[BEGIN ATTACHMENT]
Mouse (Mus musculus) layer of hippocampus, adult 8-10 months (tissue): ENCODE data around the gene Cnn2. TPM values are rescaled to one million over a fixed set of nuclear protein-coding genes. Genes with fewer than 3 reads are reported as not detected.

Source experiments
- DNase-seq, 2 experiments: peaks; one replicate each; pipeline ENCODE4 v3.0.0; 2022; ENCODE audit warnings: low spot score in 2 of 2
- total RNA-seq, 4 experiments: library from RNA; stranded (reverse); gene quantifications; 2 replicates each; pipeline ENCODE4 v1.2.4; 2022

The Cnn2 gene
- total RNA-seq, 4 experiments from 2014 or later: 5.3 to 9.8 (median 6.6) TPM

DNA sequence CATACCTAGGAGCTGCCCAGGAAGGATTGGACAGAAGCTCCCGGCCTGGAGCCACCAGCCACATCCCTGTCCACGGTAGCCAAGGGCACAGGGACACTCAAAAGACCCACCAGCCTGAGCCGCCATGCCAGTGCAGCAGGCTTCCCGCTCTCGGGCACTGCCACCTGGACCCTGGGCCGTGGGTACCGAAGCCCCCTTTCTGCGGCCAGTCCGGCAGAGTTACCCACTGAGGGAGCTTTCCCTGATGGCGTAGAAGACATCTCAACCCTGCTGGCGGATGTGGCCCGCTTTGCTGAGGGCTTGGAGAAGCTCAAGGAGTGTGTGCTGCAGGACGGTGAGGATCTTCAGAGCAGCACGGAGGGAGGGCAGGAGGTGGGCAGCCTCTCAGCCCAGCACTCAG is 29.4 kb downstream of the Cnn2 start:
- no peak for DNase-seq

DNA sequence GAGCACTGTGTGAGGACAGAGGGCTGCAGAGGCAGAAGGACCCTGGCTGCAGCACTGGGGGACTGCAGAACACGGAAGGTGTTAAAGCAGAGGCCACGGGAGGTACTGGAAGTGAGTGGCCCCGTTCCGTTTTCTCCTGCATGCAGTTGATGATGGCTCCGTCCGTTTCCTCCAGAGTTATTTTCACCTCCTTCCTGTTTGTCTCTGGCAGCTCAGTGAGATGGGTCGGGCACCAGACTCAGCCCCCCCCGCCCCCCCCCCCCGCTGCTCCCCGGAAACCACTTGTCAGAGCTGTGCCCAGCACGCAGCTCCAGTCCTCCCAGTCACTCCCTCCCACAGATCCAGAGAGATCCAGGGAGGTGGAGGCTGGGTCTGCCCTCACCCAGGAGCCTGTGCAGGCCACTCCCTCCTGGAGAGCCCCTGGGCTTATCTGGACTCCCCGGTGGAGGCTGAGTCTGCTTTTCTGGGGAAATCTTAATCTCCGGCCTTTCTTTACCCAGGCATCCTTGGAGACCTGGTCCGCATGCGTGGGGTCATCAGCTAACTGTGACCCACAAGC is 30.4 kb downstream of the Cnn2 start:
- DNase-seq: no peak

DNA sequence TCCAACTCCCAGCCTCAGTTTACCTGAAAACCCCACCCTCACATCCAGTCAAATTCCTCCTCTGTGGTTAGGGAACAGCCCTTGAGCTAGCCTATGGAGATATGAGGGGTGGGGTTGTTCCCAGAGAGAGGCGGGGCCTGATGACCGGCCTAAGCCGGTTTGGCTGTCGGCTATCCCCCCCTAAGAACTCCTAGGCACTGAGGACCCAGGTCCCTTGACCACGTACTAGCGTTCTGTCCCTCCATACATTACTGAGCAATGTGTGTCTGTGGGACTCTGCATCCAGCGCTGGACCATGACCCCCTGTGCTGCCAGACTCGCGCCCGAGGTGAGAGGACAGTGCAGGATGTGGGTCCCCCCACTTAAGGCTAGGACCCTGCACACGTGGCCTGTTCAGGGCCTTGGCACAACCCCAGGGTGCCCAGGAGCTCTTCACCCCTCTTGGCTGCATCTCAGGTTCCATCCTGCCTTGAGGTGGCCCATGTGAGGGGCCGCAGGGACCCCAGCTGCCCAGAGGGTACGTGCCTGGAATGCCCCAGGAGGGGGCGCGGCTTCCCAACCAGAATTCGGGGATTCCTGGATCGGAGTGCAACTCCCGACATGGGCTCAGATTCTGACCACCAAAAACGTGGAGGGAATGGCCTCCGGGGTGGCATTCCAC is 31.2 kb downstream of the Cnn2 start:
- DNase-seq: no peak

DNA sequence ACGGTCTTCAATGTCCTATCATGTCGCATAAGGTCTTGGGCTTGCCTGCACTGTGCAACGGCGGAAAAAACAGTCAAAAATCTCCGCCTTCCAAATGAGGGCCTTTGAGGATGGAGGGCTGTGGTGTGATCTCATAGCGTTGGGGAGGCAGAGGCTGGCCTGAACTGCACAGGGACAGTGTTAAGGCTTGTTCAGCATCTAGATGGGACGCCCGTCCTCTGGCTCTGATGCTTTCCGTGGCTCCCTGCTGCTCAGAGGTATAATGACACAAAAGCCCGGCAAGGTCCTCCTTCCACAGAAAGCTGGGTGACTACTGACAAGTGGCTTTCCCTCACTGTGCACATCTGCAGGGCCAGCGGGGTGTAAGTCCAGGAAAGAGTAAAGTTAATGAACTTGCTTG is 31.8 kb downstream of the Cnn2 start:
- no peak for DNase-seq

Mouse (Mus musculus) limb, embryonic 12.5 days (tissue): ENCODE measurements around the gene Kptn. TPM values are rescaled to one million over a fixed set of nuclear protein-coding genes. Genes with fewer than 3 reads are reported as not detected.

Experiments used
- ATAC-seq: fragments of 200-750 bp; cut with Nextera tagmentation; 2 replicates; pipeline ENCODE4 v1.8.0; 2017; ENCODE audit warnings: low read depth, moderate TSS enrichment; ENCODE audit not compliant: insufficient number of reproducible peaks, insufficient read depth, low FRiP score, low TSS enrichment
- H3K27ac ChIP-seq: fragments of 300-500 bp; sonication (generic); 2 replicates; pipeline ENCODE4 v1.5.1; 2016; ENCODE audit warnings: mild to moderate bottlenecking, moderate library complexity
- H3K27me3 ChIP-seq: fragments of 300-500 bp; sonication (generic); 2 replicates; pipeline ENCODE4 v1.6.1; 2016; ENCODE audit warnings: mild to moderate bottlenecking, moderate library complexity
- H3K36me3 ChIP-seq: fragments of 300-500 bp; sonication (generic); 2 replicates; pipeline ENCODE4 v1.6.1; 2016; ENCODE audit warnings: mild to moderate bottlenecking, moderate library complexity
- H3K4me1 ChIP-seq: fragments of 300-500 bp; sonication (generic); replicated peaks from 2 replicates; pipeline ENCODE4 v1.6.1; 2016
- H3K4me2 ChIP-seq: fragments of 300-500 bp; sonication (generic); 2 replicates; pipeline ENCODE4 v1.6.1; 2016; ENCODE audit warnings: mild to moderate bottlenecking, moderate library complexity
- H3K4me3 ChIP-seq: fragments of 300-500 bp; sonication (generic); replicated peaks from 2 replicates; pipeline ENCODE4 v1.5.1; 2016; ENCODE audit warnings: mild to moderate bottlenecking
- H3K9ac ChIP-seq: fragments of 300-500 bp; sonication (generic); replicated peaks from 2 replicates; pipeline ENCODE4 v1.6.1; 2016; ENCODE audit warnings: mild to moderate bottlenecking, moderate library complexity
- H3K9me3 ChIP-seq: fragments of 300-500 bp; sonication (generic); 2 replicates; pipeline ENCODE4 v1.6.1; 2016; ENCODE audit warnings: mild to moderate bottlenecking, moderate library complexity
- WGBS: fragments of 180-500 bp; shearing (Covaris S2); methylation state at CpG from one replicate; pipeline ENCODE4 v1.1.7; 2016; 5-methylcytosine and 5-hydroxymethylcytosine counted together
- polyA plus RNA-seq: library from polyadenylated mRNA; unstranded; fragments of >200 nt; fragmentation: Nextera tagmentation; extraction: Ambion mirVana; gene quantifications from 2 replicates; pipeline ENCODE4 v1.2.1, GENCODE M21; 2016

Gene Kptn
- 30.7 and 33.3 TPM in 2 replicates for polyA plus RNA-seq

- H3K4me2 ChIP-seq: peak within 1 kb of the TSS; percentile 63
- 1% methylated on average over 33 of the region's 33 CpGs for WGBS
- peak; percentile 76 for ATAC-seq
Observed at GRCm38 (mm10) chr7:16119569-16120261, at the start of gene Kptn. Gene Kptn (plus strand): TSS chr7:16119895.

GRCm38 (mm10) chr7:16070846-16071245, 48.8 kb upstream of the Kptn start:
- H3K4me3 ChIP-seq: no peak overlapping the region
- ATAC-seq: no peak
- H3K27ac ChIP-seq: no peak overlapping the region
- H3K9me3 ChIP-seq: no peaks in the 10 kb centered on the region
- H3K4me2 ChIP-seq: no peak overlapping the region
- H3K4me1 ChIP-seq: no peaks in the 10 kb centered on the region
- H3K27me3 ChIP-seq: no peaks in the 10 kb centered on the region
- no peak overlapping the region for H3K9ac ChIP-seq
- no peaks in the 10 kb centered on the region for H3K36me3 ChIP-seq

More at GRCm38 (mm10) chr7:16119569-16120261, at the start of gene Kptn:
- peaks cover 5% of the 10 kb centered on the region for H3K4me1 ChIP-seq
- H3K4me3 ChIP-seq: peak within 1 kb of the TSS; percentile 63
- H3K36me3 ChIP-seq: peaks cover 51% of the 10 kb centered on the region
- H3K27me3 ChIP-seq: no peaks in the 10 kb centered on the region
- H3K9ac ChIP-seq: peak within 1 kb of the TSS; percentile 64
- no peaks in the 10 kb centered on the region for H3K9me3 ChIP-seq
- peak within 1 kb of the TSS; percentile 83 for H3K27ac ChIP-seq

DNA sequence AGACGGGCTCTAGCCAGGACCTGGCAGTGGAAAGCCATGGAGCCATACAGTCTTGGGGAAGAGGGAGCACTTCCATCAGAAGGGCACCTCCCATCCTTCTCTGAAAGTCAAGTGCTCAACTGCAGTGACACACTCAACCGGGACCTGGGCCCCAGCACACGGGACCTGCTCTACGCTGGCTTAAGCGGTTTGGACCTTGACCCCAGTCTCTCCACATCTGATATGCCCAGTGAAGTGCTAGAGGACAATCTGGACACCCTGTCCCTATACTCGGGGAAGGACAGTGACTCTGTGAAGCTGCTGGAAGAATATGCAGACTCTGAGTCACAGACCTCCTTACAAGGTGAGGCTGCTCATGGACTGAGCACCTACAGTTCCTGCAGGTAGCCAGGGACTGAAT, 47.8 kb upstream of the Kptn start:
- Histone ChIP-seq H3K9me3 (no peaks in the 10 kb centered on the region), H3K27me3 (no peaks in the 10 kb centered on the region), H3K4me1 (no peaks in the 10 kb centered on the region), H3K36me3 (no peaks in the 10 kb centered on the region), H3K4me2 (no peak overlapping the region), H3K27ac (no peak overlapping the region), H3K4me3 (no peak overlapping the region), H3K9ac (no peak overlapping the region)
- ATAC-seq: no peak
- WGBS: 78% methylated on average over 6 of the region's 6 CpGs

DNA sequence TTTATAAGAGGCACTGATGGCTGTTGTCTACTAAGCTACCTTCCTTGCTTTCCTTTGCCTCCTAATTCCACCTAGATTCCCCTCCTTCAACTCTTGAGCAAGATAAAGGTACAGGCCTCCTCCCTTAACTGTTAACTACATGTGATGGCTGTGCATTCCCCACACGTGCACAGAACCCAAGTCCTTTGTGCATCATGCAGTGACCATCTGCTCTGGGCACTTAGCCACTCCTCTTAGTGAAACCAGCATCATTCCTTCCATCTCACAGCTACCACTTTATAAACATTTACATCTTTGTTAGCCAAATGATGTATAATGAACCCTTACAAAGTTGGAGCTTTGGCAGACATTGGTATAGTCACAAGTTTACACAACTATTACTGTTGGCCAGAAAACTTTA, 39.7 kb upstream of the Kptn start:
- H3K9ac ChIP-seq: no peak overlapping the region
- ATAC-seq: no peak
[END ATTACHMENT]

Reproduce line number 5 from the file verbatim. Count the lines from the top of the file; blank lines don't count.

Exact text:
The Cnn2 gene